Spring Cleaning: Our Top Tips For Bathing Your Dog

Don’t let the new season start without getting your bestie ready for the warmer weather, too. Here’s what you need to know about bathing your dog... with minimal chaos.

The snow has cleared and we’re about ready to crack our windows open again – the time is now for spring cleaning. You might be planning to tackle your apartment, your car, maybe your garage and basement, but what about your dog? Don’t let the new season start without getting your bestie ready for the warmer weather, too. Here’s what you need to know about bathing your dog… with minimal chaos.

How often should you bathe your dog?

For most dogs, bathing once every one or two months is sufficient. Dogs need to maintain the natural oils in their skin to keep their coat shiny and healthy and protect the skin (which is much thinner than ours). That said, different breeds have different bathing needs. Long-haired dogs will ideally be brushed, groomed and washed more frequently, as their fur just picks up more debris and odours. Short-haired dogs require less frequent bathing, as most dirt is taken care of after brushing.

Get you the right basic tools: Dog shampoo, brush, and towel

Having the right tools – a quality dog shampoo, a proper brush, and a dedicated towel, will make time spent bathing all worthwhile for both you and your pup. Grab our Dog Shampoo which is biodegradable – so you can use it outside or inside, chemical-free and ideal for frequent use. It’s also got aloe vera and olive oil to help your dog maintain a healthy coat and skin. To use, refer to our straightforward instructions.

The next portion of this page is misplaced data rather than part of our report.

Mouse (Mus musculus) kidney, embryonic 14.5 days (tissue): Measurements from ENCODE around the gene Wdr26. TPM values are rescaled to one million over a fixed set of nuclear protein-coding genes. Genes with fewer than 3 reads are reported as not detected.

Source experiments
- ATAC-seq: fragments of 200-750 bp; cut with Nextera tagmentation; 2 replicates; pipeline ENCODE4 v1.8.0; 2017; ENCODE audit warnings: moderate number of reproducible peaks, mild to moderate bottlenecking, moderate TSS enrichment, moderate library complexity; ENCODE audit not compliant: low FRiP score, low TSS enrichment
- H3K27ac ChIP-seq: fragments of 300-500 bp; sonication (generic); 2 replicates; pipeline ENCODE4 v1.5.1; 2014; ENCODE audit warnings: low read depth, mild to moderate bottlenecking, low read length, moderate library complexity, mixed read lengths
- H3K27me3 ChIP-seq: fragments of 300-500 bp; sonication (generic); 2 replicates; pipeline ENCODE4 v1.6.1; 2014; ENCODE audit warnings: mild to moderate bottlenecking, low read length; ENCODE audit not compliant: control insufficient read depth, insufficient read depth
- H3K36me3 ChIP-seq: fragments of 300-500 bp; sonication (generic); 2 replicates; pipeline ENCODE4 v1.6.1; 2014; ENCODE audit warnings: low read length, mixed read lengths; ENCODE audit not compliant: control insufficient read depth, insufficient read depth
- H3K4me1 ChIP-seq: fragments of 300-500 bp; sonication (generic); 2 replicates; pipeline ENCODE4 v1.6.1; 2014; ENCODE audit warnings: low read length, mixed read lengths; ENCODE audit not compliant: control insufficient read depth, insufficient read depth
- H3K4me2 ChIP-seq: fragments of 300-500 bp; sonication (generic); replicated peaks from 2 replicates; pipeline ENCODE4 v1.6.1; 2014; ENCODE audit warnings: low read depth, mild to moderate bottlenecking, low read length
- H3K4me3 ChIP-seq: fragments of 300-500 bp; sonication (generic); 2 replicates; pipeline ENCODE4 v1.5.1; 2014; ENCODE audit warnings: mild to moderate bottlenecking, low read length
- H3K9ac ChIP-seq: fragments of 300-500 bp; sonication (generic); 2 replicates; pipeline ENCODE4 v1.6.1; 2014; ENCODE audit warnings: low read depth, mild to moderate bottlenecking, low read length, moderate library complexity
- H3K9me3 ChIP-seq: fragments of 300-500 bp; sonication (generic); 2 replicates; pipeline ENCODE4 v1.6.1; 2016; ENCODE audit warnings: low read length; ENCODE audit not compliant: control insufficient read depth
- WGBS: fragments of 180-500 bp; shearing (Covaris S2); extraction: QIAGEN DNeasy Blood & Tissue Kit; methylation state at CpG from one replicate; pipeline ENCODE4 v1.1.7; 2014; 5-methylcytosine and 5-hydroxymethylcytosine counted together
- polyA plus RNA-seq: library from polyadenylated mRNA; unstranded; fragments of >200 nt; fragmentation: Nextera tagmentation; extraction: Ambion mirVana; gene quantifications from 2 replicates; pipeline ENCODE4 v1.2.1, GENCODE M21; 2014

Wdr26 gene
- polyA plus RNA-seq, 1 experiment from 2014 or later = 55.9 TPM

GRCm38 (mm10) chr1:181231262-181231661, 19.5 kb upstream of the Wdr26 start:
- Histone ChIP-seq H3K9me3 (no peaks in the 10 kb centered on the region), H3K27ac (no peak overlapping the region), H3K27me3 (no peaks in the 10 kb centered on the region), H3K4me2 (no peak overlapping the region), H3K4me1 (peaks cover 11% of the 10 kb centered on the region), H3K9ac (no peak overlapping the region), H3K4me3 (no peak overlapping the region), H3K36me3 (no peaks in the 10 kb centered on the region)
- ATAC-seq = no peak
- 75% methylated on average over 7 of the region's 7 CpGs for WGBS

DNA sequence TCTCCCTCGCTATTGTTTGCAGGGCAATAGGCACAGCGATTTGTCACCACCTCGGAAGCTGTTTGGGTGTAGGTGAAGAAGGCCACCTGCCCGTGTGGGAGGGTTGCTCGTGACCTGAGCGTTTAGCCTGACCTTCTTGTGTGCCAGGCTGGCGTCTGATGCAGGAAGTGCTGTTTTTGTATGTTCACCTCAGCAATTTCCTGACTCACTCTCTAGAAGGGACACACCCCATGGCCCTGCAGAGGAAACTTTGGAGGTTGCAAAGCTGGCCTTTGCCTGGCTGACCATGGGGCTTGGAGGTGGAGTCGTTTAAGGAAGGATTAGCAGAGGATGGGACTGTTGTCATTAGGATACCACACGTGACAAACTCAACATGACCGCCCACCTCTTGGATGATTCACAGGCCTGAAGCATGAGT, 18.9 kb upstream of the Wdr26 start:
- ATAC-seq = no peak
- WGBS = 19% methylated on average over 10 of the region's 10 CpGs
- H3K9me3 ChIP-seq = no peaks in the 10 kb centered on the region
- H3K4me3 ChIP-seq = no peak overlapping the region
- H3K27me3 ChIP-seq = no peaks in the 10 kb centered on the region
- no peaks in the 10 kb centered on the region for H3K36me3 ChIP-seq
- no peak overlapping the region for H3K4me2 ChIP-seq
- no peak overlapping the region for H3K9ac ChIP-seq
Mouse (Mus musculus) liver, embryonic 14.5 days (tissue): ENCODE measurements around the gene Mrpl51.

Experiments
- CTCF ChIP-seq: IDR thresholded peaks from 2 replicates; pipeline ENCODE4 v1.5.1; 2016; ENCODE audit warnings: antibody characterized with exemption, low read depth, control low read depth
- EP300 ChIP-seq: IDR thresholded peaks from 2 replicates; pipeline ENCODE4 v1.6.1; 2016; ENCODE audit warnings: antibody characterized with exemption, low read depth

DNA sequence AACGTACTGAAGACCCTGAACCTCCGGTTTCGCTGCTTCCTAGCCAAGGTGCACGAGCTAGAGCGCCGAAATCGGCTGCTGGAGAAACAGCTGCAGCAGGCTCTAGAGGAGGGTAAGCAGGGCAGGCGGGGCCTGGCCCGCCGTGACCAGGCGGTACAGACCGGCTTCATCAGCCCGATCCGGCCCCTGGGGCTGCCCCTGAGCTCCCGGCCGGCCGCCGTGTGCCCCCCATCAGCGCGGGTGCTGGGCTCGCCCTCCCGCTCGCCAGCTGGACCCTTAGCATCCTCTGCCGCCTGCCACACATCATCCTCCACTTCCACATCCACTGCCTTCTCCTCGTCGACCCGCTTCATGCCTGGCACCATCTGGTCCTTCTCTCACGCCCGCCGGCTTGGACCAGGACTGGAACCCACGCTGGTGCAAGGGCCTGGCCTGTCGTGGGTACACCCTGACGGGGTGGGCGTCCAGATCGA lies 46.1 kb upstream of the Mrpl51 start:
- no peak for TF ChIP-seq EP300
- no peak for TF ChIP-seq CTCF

If your dog has very long hair, you’ll need to brush before bathing so you get any tangles out – and you may need to brush again afterward to prevent more from forming. A large, absorbent towel for drying off your dog makes post-bath clean-up simpler.

Pointers to keep bathing stress to a minimum

  • When shampooing, lather from the neck down. Massage down your dog’s sides, back, front legs, back legs and tail area so you avoid the ears and eyes, and don’t alarm them. 
  • Use a bucket or bowl to help rinse off shampoo evenly, if you don’t have a removable shower head.
  • Use a washcloth on the face so you can be more delicate. Eyes, nose, mouth are sensitive areas. Your dog will react more strongly when soap and water is near.
  • Use cotton balls for your dog’s ears so you prevent water from entering – this will ensure you avoid ear infections.  
  • Dry right. Some people swear by using blow dryers, but of course, if it’s loud or too hot, it could be startling. Using a towel to dry your dog off works. Whichever you choose, be prepared for the inevitable shake as your dog dries off.
  • Treats, toys, and affection all make bath time more positive, and, of course, your calm! Staying calm and assertive will keep your dog feeling assured.

Don’t forget to tag #WOAbathtime! Good luck. 

More from Kait Fowlie

Which Doggy Diet is Right For Your Pooch?

They don’t come with an instruction manual, but they mean more to...
Read More

Leave a Reply

Your email address will not be published. Required fields are marked *